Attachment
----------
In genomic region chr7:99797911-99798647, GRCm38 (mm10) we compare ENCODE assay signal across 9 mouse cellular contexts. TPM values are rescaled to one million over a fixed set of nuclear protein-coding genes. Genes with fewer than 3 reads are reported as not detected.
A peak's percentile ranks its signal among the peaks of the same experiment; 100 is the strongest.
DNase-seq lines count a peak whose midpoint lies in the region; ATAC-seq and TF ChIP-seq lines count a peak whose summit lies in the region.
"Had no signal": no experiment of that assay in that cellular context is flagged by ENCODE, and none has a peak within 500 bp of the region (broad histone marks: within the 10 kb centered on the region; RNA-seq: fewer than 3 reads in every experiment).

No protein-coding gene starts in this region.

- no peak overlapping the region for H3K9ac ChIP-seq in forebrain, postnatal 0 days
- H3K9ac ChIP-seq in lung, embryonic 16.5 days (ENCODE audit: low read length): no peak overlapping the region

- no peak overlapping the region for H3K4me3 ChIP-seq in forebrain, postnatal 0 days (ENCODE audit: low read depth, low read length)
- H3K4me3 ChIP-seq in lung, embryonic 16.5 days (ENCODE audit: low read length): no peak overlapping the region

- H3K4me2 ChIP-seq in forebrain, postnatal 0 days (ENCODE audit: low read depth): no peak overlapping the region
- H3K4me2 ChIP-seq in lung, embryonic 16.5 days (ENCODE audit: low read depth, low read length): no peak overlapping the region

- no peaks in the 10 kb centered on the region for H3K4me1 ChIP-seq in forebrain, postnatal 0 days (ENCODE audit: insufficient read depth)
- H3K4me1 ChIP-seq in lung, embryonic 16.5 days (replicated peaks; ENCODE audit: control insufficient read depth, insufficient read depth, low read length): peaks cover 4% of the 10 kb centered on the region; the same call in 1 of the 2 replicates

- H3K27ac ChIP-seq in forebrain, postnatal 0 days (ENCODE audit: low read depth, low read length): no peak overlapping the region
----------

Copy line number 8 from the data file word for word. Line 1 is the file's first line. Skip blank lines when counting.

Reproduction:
- no peak overlapping the region for H3K4me3 ChIP-seq in forebrain, postnatal 0 days (ENCODE audit: low read depth, low read length)